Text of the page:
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Nominees for 2016 Allocation and Alternatives Fund Manager of the Year

These managers came out ahead in a year of ups and downs.

Mentioned: , , , , ,

In April 2016, Morningstar realigned the structure of the manager research team and formed a global multiasset and alternatives team. This year we combined the Allocation and Alternatives Fund Managers of the Year into one award in order to align with the change. Morningstar's press release about the realignment of the manager research team is available here.

Over the last two weeks, Morningstar has announced the nominees for Domestic-Stock, International-Stock, and Fixed-Income Fund Manager of the Year. Today, Morningstar reveals the nominees for Allocation and Alternatives Fund Manager of the Year. The winners will be announced on Wednesday.

Allocation and alternatives managers had to navigate through multiple storms in 2016. Despite a rocky start--the S&P 500 lost 10.3% in the first 42 days of the year--and a few unexpected outcomes, including Brexit and the U.S. presidential election, U.S. equity markets had a strong showing in 2016. All but one sector in the S&P 500 finished in positive territory, with healthcare being the only exception, and U.S. small- and mid-value stocks performed particularly well. Following a lackluster 2015, international developed stocks and both domestic and global bonds posted small gains in 2016. However, emerging-markets equities and commodities fared much better, delivering double-digit returns. Allocation funds that were tilted toward stocks tended to do well, and allocation funds generally outperformed alternatives funds. Many alternatives funds struggled in the first quarter's turbulence and failed to fully recover by the end of the year.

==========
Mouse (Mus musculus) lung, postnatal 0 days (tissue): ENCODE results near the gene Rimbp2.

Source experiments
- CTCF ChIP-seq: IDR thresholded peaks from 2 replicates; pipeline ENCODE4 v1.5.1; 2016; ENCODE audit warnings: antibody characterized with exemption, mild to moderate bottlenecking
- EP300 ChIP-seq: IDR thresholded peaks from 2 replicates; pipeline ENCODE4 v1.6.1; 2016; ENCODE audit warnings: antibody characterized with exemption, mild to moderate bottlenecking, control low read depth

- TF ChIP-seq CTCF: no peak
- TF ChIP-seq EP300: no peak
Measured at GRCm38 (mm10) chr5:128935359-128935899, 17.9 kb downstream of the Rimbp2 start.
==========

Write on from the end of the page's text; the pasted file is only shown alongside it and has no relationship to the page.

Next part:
This year's nominees demonstrated superior ability in both asset allocation and stock selection in 2016. One year of strong performance doesn't guarantee a nomination, though. To qualify for Fund Manager of the Year, managers' funds must have Morningstar Analyst Ratings of Bronze, Silver, or Gold; they also must have impressive absolute, relative, and risk-adjusted returns over their tenures. All three management teams have either won or been nominated in years past, reflecting these funds' staying power.

Robert Jones
 Boston Partners Long/Short Equity (BPLSX)
2016 Return: 22.5%
2016 Morningstar Category Rank (Percentile): 1
Robert Jones has employed the same process since he took the lead on this fund in June 2004. Jones and his team select stocks based on three factors: valuation, business fundamentals, and momentum. The team's short book consists of "concept stocks," or names that are overhyped and have unstable business models. The fund has a small- and mid-cap bias, and its net long position can vary between 20% and 80%.